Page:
Had the matter gone to court, the only thing a court really would have been concerned about in the situation was whether Harold could be made capable of giving consent. Given that he wouldn't regain consciousness without some sort of treatment, the court may have approved despite Harold's initial refusal.
Dealing with lifestyle issues Edit
It's not unusual for a patient's lifestyle to result in medical problems. Tobacco and alcohol both account for a huge number of premature deaths. So do recreational drugs and obesity. However, they're not the only lifestyle choices that can affect health.
As it turns out in this case, Harold's pre-existing injury was being exacerbated by his asphyxiation play. Although his preferences wouldn't be a major problem for a healthy individual, he most likely kept re-injuring his badly injured jaw, resulting in infections.
However, doctors aren't supposed to be moralists, and often taking the approach of moral outrage has the opposite effect. House is clearly required to warn Harold that engaging in similar activities in the future will probably result in serious injury. Given Annette's reaction (which is often typical of people with lifestyle related health issues), House has every reason to be pessimistic about Harold's prognosis.
In many cases, physicians can provide both moral and medical support to patients during such a period of time. This, of course, isn't House's strong suit - Harold needs a physician who is willing to form a professional relationship with him. Although a psychiatric consult would be an excellent idea, Harold would also most likely require the support of a help group and a general care physician.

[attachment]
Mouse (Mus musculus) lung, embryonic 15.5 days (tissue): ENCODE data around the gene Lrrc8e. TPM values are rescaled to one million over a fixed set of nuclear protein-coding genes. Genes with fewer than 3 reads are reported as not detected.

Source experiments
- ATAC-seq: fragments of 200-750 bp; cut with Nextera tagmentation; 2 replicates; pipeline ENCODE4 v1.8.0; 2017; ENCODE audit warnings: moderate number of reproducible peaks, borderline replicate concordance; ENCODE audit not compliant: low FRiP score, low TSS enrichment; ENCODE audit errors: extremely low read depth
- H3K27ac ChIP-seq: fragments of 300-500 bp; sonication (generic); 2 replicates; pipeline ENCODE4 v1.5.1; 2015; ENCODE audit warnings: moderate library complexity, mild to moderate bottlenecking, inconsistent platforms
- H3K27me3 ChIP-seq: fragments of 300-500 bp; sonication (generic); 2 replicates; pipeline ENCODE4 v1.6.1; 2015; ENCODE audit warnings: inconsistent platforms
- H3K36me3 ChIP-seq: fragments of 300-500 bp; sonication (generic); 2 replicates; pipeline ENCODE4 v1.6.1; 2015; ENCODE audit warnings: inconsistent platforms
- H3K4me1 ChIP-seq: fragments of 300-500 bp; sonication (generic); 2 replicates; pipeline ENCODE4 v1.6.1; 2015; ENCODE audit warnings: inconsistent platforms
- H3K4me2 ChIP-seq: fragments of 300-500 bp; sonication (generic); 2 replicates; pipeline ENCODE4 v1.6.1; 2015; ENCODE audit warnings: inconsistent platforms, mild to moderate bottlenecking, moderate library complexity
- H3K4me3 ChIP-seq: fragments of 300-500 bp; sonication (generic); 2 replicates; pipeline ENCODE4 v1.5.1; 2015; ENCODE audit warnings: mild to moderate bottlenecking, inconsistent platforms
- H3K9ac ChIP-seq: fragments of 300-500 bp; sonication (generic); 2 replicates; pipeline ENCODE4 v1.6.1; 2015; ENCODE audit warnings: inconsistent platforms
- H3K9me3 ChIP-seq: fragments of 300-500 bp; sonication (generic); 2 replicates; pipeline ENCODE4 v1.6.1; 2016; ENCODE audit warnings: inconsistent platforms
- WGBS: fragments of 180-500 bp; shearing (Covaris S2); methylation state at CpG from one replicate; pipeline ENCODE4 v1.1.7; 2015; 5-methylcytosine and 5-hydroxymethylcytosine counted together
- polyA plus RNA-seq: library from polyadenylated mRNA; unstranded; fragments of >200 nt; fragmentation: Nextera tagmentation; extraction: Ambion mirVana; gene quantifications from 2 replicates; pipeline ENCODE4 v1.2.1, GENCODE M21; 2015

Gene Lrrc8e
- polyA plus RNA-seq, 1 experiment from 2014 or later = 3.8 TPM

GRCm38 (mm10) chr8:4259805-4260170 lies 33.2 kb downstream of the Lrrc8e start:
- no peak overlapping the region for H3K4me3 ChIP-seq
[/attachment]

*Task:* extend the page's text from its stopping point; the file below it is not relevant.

Excluding visitors Edit
As a rule, a hospital should never prevent anyone from visiting a patient, unless the patient expresses a wish otherwise. The hospital may put rational conditions on visitors (such as having them register), but if a patient wants to have visitors, the hospital should allow it.
There are exceptions of course. Visitors who are disruptive may properly be excluded. So can visitors who have even a minor contagious disease. If a patient's visitors disturb other patients, that is also grounds for limiting visitor privileges. The hospital may also properly set visiting hours when visitors can be excluded, or limiting the number of visitors at any one time. Special rules can also be put in place to accommodate immediate family members, particularly for critically ill patients.
As such, excluding Annette here is questionable. Certainly, she can't go around choking Harold at will, and her choice to do so in the hospital to "calm him down" is certainly bad judgment. However, excluding even a non-family visitor for a single incident where they have expressed a willingness to behave in future seems a little excessive. In this case, excluding Annette appears to be counter-productive - her absence actually increases Harold's anxiety and, later on, hides clues about Harold's change of behavior.
- When House is watching the baseball game in the clinic, the sound of the bat hitting the ball is clearly the sound made by a metal bat. Metal bats are not permitted in Major League Baseball.
- In the scene where House picks up his Vicodin, you can see the boom mike in the shot